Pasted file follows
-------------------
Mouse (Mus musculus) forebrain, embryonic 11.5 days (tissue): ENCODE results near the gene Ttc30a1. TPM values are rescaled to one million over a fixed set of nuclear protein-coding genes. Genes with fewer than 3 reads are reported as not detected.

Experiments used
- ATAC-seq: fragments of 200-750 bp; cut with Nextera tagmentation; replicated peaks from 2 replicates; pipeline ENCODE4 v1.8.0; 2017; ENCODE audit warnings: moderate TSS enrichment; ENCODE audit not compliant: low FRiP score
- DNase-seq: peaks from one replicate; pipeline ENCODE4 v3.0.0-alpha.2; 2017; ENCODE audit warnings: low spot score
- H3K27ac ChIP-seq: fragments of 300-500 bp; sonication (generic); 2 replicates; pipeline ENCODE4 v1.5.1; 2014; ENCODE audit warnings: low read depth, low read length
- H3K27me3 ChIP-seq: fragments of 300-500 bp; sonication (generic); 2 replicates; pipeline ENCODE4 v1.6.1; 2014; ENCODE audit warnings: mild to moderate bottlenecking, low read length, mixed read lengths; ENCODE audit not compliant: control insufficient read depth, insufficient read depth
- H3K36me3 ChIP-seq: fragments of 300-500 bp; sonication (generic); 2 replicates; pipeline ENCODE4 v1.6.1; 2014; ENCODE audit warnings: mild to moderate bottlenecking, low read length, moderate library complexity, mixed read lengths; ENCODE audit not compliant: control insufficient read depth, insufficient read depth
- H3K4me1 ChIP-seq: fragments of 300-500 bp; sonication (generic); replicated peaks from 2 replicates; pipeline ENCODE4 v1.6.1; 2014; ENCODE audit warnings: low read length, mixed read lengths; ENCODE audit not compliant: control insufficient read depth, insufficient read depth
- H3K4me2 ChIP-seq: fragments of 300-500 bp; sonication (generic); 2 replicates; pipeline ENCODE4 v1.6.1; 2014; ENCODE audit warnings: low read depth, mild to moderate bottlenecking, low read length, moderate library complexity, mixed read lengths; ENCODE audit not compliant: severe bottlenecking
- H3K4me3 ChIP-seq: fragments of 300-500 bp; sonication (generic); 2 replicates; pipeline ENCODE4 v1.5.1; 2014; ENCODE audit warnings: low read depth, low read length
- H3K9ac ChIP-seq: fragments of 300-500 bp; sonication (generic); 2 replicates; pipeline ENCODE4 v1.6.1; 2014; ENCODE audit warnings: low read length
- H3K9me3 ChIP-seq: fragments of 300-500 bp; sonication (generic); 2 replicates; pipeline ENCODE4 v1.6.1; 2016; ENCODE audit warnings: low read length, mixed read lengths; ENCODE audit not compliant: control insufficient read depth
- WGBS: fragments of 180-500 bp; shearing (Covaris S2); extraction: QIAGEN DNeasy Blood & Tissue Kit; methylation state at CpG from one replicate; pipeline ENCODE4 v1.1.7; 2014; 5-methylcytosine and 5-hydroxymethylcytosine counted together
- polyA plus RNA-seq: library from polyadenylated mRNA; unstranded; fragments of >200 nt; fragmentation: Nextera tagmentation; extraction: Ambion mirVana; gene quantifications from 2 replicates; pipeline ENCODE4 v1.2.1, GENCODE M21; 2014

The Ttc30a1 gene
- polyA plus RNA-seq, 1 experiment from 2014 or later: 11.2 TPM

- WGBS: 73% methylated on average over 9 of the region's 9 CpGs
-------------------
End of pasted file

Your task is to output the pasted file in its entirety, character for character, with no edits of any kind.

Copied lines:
Mouse (Mus musculus) forebrain, embryonic 11.5 days (tissue): ENCODE results near the gene Ttc30a1. TPM values are rescaled to one million over a fixed set of nuclear protein-coding genes. Genes with fewer than 3 reads are reported as not detected.

Experiments used
- ATAC-seq: fragments of 200-750 bp; cut with Nextera tagmentation; replicated peaks from 2 replicates; pipeline ENCODE4 v1.8.0; 2017; ENCODE audit warnings: moderate TSS enrichment; ENCODE audit not compliant: low FRiP score
- DNase-seq: peaks from one replicate; pipeline ENCODE4 v3.0.0-alpha.2; 2017; ENCODE audit warnings: low spot score
- H3K27ac ChIP-seq: fragments of 300-500 bp; sonication (generic); 2 replicates; pipeline ENCODE4 v1.5.1; 2014; ENCODE audit warnings: low read depth, low read length
- H3K27me3 ChIP-seq: fragments of 300-500 bp; sonication (generic); 2 replicates; pipeline ENCODE4 v1.6.1; 2014; ENCODE audit warnings: mild to moderate bottlenecking, low read length, mixed read lengths; ENCODE audit not compliant: control insufficient read depth, insufficient read depth
- H3K36me3 ChIP-seq: fragments of 300-500 bp; sonication (generic); 2 replicates; pipeline ENCODE4 v1.6.1; 2014; ENCODE audit warnings: mild to moderate bottlenecking, low read length, moderate library complexity, mixed read lengths; ENCODE audit not compliant: control insufficient read depth, insufficient read depth
- H3K4me1 ChIP-seq: fragments of 300-500 bp; sonication (generic); replicated peaks from 2 replicates; pipeline ENCODE4 v1.6.1; 2014; ENCODE audit warnings: low read length, mixed read lengths; ENCODE audit not compliant: control insufficient read depth, insufficient read depth
- H3K4me2 ChIP-seq: fragments of 300-500 bp; sonication (generic); 2 replicates; pipeline ENCODE4 v1.6.1; 2014; ENCODE audit warnings: low read depth, mild to moderate bottlenecking, low read length, moderate library complexity, mixed read lengths; ENCODE audit not compliant: severe bottlenecking
- H3K4me3 ChIP-seq: fragments of 300-500 bp; sonication (generic); 2 replicates; pipeline ENCODE4 v1.5.1; 2014; ENCODE audit warnings: low read depth, low read length
- H3K9ac ChIP-seq: fragments of 300-500 bp; sonication (generic); 2 replicates; pipeline ENCODE4 v1.6.1; 2014; ENCODE audit warnings: low read length
- H3K9me3 ChIP-seq: fragments of 300-500 bp; sonication (generic); 2 replicates; pipeline ENCODE4 v1.6.1; 2016; ENCODE audit warnings: low read length, mixed read lengths; ENCODE audit not compliant: control insufficient read depth
- WGBS: fragments of 180-500 bp; shearing (Covaris S2); extraction: QIAGEN DNeasy Blood & Tissue Kit; methylation state at CpG from one replicate; pipeline ENCODE4 v1.1.7; 2014; 5-methylcytosine and 5-hydroxymethylcytosine counted together
- polyA plus RNA-seq: library from polyadenylated mRNA; unstranded; fragments of >200 nt; fragmentation: Nextera tagmentation; extraction: Ambion mirVana; gene quantifications from 2 replicates; pipeline ENCODE4 v1.2.1, GENCODE M21; 2014

The Ttc30a1 gene
- polyA plus RNA-seq, 1 experiment from 2014 or later: 11.2 TPM

- WGBS: 73% methylated on average over 9 of the region's 9 CpGs